Another attempt to bridge the gap between theology and ethics for the marketplace can be found in The Cape Town Commitment (2011) from the Third Lausanne Congress. The faculty I talked to said that they would welcome introductions to other, more recent publications that do this.
There was also a significant difference in the approaches of those theologians who want to start with systematic theology categories and explore the implications of these for work, versus those who want to start with immediate national and community issues and explore a more action-reflection method of doing theology contextually. The latter were in the minority, but did take ethical issues very seriously and also enjoyed inviting students to interact with relevant biblical narratives (such as those identified below).
Teaching Workplace Ethics
We talked with faculty involved with teaching general Christian ethics, pastoral ethics and marketplace ethics for business school students. We discovered it is easy for the first two to ignore practical work dilemmas. All faculty agreed that students need help to be convinced about the relevance of the Bible for addressing contemporary work issues. Three previous articles in this series (NT, OT Part 1 and OT Part 2) have suggested a number of biblical resources that are useful for discussing workplace ethics. As we talked about these, the Ruth discussion was a favorite because it resonates with so many contemporary issues.
The Theology of Work Project’s Systematic Presentation of Ethics article identifies very specific ways different Christians use the Bible in the process of seeking to promote Christian ethics for the marketplace. It categorizes these under the headings command, consequences and character, corresponding roughly to the classical deontological, teleological and virtue approaches in ethics. It concludes by suggesting ways in which a combination of approaches is helpful. A parallel article adopts these approaches to address a specific case study.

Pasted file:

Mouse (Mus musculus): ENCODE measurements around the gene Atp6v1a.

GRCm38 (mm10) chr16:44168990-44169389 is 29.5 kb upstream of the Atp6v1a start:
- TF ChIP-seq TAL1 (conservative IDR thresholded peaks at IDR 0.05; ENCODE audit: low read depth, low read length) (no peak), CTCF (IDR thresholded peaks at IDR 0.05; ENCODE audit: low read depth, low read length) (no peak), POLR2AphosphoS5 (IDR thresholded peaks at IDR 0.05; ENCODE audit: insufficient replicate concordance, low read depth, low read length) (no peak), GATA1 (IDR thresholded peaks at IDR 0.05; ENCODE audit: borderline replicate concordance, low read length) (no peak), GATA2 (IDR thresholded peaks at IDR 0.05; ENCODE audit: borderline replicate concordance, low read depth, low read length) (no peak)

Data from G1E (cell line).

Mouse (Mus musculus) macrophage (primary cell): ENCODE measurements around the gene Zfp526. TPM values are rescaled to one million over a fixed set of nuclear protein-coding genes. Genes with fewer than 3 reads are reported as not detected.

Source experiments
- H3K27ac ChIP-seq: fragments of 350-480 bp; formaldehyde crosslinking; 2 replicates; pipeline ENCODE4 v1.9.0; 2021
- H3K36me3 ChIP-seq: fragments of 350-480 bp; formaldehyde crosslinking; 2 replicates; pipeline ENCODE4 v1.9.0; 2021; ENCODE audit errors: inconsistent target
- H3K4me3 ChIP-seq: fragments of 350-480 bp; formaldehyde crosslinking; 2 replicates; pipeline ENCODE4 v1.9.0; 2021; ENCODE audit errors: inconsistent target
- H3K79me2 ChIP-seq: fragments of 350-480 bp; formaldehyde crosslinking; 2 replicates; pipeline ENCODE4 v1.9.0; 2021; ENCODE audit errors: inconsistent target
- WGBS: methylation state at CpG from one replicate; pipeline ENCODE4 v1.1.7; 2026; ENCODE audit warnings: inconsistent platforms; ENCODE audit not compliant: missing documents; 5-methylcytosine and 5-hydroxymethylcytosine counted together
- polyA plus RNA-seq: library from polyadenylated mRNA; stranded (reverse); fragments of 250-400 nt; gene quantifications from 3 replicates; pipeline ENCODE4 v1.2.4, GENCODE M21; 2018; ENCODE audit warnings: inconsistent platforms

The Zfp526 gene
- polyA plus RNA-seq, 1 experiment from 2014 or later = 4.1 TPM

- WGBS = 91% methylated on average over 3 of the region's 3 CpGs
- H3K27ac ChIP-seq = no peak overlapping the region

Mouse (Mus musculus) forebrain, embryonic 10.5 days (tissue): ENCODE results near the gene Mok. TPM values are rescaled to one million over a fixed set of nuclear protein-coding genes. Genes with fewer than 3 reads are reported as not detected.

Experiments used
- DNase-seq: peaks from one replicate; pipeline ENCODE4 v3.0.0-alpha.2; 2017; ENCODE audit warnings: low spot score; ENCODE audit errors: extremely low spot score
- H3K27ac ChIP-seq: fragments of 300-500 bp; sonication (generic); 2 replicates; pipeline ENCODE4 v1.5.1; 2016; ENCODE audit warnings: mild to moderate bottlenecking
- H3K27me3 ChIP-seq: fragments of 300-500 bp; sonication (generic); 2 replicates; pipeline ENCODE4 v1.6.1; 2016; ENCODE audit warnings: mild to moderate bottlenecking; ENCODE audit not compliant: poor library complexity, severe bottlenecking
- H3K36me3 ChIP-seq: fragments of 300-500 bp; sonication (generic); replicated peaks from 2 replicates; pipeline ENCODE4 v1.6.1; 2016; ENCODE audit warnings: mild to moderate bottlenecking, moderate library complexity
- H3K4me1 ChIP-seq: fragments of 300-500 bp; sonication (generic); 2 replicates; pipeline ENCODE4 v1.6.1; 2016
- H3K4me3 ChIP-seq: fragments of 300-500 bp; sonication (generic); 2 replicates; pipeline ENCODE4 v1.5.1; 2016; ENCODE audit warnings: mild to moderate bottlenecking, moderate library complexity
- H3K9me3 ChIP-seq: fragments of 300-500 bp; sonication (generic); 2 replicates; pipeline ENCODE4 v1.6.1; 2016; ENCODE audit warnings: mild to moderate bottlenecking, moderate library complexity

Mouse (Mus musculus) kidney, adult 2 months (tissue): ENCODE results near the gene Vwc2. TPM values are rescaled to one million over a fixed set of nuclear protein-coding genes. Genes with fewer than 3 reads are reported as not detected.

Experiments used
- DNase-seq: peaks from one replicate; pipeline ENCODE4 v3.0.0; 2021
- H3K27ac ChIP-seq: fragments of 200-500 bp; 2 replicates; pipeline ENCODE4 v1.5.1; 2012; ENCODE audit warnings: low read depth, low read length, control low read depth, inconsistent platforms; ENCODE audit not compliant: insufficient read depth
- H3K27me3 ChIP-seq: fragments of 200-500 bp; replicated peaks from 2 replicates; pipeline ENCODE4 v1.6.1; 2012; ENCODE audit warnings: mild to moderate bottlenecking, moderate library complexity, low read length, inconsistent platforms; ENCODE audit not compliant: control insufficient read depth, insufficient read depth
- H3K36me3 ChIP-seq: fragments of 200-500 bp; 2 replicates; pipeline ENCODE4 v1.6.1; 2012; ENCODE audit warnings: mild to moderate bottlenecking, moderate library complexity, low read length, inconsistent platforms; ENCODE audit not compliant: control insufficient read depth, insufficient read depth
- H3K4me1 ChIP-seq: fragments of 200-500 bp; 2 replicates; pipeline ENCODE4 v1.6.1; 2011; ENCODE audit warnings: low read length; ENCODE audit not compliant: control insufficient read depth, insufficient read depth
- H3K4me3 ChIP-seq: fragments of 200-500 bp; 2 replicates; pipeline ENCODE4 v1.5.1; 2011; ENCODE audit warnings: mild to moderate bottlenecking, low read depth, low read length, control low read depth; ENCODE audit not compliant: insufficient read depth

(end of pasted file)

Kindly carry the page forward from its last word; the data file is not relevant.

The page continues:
Other resources that gave rise to interesting discussion with faculty were:
- A brief summary article, based on the original research of Robin Gill and others, that demonstrates how churchgoing distinctively shapes the ethics of Christians – but only in a limited way.
- Laura Nash’s helpful identification, in Believers in Business, of seven ethical tensions in the marketplace that Christians can learn to live with creatively. This research is summarized here and then expanded on, with the addition of numerous stories and case studies, in the book Just Decisions: Christian Ethics Go to Work which can be read online or downloaded free.
- Use of papers and videos for class discussion. A good example is Scott Rae’s use of Truth Honesty and Deception in the Workplace; he talks about how he used the paper in this video. Scott is the author of two very helpful ethics texts: Moral Choices: An Introduction to Ethics and Beyond Integrity: A Judeo-Christian Approach to Business Ethics, co-authored with Kenman Wong. Readings and cases from Beyond Integrity are useful for class discussion, as is the Faith&Co. video series that Kenman Wong has helped to produce at Seattle Pacific University. The cases, essays, interviews and videos offered on Al Erisman’s Ethix Journal website also address a wide variety of ethical issues, as do the small group study materials on the Theology of Work website.